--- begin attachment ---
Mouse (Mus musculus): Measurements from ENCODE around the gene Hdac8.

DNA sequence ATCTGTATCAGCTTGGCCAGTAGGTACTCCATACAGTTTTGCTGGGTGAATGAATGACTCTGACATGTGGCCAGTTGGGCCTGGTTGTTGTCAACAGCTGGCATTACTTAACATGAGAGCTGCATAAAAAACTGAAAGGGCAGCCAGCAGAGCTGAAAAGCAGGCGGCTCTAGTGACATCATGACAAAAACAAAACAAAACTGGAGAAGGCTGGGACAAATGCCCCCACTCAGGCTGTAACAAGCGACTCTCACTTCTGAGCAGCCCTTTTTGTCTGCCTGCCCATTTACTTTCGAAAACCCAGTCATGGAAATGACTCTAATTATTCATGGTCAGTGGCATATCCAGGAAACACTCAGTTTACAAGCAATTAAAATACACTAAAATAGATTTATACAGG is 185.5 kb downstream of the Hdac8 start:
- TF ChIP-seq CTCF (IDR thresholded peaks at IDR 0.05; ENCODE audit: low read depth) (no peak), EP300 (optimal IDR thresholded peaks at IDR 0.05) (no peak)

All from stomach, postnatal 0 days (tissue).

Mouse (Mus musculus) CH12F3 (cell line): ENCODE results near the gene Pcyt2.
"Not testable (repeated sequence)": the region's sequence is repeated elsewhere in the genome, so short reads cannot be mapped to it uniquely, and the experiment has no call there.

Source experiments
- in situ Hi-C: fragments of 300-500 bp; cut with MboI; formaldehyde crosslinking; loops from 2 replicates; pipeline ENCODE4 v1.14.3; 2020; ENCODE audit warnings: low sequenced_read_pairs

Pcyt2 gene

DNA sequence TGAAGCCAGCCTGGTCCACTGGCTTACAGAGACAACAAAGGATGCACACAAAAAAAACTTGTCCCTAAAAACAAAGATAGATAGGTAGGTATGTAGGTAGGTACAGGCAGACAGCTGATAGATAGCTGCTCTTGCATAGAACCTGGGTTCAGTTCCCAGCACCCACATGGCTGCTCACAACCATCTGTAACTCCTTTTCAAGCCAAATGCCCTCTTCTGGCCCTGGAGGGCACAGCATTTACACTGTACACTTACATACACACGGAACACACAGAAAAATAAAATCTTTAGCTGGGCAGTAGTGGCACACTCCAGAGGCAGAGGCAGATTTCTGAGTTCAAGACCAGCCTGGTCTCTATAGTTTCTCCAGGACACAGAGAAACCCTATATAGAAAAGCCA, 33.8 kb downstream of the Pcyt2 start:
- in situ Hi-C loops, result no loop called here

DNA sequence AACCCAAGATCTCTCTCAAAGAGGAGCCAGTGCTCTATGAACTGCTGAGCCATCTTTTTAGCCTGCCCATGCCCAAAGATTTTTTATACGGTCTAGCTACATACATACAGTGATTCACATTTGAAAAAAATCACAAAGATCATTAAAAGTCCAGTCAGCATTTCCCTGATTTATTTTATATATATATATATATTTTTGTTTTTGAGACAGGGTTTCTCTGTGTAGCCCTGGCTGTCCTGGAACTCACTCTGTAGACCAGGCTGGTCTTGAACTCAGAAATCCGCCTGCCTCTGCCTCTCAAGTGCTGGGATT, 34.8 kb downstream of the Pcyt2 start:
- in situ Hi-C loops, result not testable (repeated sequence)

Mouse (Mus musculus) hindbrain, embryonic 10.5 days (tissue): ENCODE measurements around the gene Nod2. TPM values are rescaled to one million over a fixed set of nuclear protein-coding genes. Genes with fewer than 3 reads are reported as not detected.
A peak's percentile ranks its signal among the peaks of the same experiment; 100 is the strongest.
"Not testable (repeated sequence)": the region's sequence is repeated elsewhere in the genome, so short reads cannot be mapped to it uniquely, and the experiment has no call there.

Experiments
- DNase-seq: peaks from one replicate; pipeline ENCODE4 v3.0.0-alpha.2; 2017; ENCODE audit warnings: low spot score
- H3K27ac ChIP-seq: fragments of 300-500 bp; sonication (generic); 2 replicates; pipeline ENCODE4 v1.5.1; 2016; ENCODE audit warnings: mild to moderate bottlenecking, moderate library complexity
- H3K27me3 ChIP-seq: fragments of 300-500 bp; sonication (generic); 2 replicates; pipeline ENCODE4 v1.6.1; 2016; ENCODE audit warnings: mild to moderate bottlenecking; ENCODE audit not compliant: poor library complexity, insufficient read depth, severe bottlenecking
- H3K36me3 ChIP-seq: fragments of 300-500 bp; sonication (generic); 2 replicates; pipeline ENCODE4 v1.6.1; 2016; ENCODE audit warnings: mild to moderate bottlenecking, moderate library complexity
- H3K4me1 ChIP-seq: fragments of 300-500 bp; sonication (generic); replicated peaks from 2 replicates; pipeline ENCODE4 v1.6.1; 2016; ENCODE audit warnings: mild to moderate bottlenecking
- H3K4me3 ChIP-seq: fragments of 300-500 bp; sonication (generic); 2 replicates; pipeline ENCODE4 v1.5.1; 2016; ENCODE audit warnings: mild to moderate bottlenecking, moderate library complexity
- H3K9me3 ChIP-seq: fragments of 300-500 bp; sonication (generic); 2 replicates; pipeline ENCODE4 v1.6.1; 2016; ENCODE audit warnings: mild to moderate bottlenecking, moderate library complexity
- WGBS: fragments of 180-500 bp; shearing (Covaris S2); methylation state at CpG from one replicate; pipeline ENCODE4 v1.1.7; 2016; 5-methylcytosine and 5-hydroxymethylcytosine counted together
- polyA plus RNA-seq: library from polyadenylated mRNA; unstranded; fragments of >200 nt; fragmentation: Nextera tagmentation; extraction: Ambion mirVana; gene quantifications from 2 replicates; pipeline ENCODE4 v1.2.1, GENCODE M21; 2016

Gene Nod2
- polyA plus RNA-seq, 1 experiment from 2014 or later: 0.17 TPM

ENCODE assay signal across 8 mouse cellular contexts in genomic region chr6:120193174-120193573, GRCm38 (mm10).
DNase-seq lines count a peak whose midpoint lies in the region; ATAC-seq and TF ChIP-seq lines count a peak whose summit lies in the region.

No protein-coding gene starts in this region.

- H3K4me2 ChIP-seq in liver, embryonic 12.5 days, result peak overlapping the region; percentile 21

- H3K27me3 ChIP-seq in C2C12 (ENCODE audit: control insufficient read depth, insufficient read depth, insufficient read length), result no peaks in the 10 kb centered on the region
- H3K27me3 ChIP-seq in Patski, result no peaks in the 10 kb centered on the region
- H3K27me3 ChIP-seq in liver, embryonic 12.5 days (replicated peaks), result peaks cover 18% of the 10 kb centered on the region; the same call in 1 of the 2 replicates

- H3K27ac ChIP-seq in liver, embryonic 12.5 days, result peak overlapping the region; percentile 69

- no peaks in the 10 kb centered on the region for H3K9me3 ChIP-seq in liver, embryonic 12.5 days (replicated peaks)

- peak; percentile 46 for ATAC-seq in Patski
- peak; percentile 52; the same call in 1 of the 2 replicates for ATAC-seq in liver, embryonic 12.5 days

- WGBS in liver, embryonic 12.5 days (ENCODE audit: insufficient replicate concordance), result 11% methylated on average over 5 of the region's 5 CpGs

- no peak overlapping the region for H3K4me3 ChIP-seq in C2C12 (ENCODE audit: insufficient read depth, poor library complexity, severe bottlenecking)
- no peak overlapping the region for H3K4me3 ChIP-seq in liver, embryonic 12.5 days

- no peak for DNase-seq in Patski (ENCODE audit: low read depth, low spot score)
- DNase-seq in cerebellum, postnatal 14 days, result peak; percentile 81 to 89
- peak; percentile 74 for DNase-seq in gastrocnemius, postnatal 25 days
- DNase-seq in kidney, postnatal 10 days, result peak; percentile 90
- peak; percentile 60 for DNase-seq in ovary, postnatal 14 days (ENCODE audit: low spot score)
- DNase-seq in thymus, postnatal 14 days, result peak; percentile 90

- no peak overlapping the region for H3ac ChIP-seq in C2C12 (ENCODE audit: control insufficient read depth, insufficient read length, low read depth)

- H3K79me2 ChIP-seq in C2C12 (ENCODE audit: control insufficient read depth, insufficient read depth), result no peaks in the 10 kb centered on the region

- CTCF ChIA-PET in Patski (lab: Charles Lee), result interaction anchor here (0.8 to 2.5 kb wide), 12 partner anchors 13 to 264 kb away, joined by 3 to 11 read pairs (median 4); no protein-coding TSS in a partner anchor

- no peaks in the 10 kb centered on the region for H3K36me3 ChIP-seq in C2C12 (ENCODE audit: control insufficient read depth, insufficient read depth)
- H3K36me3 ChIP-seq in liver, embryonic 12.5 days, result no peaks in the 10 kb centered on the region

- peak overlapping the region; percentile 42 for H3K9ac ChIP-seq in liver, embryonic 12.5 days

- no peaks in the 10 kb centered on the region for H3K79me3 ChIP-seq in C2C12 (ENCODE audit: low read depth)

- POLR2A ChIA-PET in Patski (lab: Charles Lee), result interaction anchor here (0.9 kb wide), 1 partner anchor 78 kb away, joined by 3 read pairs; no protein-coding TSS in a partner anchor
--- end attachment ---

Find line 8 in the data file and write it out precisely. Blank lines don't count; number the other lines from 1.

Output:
- in situ Hi-C: fragments of 300-500 bp; cut with MboI; formaldehyde crosslinking; loops from 2 replicates; pipeline ENCODE4 v1.14.3; 2020; ENCODE audit warnings: low sequenced_read_pairs